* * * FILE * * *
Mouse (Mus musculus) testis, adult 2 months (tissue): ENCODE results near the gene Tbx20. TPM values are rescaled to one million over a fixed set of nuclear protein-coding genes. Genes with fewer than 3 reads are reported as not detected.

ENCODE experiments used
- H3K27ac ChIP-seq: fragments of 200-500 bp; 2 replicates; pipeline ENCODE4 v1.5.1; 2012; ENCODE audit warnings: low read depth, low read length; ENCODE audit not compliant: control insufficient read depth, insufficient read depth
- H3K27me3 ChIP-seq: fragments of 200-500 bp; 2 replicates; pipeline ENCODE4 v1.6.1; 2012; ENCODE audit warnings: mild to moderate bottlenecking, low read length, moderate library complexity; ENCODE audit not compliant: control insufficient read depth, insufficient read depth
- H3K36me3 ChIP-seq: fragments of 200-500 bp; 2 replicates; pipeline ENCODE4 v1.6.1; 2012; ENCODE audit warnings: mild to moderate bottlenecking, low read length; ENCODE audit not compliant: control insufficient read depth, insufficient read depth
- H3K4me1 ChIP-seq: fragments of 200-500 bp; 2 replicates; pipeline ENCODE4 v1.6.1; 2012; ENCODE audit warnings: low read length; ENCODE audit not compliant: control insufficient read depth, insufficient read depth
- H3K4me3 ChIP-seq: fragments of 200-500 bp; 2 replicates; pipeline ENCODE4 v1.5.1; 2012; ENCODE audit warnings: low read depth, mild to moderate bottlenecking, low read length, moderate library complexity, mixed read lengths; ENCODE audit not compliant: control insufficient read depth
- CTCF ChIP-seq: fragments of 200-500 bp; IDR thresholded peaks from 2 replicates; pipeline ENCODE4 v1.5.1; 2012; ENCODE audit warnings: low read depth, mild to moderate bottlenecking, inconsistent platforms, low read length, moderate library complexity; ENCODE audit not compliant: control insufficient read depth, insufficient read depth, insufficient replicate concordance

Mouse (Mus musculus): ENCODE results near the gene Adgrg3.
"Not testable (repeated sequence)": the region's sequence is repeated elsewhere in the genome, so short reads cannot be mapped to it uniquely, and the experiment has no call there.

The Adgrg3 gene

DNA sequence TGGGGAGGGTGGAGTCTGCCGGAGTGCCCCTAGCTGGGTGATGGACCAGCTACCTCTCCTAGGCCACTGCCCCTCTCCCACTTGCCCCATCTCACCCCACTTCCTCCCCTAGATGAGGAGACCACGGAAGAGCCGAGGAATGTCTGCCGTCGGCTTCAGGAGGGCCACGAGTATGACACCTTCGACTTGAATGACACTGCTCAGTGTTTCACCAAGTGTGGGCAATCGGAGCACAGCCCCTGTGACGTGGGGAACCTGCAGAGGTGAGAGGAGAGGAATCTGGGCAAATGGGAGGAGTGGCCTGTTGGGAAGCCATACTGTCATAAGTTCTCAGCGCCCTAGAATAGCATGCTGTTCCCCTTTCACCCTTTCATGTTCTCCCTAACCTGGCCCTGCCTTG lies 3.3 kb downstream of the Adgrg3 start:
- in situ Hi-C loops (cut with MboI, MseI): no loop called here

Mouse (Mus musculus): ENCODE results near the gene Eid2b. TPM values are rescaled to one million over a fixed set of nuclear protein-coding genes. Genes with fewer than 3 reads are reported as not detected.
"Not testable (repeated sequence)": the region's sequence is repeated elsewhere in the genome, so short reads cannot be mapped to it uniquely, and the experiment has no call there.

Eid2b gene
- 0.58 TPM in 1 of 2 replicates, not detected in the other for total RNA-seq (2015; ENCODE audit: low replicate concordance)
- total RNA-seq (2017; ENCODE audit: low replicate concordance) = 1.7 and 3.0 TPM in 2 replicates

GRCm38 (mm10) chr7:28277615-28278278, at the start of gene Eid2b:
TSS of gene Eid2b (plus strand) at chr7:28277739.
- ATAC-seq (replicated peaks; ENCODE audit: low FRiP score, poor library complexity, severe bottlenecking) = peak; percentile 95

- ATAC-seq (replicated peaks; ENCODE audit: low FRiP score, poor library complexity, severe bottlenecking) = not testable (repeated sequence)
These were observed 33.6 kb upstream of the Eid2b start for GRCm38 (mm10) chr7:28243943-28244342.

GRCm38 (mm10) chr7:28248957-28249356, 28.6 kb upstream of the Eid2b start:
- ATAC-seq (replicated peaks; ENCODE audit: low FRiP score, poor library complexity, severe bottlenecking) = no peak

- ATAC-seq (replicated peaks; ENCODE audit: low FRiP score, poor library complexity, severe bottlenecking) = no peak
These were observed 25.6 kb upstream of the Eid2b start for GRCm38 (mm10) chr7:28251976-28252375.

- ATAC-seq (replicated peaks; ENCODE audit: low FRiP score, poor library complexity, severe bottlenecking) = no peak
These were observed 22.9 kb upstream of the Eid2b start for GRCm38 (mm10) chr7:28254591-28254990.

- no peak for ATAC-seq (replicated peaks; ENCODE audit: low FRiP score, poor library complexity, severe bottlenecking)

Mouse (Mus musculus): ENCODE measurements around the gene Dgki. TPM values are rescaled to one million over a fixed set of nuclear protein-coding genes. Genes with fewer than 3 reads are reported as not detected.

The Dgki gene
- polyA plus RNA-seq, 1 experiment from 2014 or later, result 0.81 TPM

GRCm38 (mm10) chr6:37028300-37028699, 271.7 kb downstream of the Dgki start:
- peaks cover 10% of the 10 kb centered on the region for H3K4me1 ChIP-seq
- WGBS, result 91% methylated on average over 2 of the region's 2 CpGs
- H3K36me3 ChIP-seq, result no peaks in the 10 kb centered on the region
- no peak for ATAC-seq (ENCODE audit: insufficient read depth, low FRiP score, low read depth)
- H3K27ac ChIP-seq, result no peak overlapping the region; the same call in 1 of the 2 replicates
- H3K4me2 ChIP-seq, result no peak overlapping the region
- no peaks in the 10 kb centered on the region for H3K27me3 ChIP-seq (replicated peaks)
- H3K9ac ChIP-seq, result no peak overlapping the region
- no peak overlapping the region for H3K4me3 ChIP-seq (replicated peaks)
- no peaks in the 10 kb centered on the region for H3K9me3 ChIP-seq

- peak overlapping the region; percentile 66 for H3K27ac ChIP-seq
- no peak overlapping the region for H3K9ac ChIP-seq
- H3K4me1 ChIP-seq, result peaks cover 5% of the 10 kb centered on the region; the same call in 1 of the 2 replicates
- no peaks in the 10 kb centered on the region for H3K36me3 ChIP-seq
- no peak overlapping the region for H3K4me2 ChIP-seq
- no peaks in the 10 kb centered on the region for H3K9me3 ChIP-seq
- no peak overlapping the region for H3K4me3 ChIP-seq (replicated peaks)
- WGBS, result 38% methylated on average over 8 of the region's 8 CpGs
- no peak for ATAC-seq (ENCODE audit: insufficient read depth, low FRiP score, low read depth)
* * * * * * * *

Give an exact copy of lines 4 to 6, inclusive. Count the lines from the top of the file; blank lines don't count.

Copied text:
- H3K27me3 ChIP-seq: fragments of 200-500 bp; 2 replicates; pipeline ENCODE4 v1.6.1; 2012; ENCODE audit warnings: mild to moderate bottlenecking, low read length, moderate library complexity; ENCODE audit not compliant: control insufficient read depth, insufficient read depth
- H3K36me3 ChIP-seq: fragments of 200-500 bp; 2 replicates; pipeline ENCODE4 v1.6.1; 2012; ENCODE audit warnings: mild to moderate bottlenecking, low read length; ENCODE audit not compliant: control insufficient read depth, insufficient read depth
- H3K4me1 ChIP-seq: fragments of 200-500 bp; 2 replicates; pipeline ENCODE4 v1.6.1; 2012; ENCODE audit warnings: low read length; ENCODE audit not compliant: control insufficient read depth, insufficient read depth